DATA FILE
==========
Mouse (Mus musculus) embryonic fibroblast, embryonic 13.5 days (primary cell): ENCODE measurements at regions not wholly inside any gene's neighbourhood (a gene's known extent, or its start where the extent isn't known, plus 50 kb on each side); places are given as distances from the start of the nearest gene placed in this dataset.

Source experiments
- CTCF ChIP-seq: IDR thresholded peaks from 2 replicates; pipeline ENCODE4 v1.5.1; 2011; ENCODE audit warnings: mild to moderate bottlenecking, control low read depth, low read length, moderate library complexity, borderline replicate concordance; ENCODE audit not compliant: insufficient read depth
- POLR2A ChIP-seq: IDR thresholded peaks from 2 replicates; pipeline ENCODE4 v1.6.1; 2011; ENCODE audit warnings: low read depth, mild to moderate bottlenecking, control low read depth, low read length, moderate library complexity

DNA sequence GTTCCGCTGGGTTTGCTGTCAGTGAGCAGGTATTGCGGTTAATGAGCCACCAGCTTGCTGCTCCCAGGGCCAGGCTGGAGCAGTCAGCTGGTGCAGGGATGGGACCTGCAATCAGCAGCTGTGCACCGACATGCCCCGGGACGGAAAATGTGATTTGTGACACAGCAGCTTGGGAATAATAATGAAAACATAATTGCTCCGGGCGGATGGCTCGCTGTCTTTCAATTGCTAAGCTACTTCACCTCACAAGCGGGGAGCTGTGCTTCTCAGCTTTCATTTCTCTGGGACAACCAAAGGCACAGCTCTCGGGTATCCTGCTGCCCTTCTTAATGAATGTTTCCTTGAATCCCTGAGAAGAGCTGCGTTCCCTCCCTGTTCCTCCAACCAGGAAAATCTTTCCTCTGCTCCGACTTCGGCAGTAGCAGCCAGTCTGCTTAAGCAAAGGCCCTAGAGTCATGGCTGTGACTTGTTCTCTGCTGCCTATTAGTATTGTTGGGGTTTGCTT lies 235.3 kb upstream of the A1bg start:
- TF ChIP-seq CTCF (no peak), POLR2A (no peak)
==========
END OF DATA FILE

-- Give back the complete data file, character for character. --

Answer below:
Mouse (Mus musculus) embryonic fibroblast, embryonic 13.5 days (primary cell): ENCODE measurements at regions not wholly inside any gene's neighbourhood (a gene's known extent, or its start where the extent isn't known, plus 50 kb on each side); places are given as distances from the start of the nearest gene placed in this dataset.

Source experiments
- CTCF ChIP-seq: IDR thresholded peaks from 2 replicates; pipeline ENCODE4 v1.5.1; 2011; ENCODE audit warnings: mild to moderate bottlenecking, control low read depth, low read length, moderate library complexity, borderline replicate concordance; ENCODE audit not compliant: insufficient read depth
- POLR2A ChIP-seq: IDR thresholded peaks from 2 replicates; pipeline ENCODE4 v1.6.1; 2011; ENCODE audit warnings: low read depth, mild to moderate bottlenecking, control low read depth, low read length, moderate library complexity

DNA sequence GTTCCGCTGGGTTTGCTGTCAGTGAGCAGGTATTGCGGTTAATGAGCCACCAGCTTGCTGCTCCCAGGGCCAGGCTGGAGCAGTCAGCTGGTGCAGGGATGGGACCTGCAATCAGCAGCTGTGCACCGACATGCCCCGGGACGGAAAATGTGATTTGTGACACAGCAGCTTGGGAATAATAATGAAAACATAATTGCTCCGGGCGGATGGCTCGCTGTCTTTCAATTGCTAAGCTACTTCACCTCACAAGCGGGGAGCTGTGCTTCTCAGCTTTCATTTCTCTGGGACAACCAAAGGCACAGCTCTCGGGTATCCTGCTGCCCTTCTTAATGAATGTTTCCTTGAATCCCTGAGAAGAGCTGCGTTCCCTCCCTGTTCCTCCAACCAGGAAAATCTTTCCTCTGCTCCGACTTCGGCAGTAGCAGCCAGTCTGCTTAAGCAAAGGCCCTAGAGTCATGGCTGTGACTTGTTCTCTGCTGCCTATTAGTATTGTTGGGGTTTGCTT lies 235.3 kb upstream of the A1bg start:
- TF ChIP-seq CTCF (no peak), POLR2A (no peak)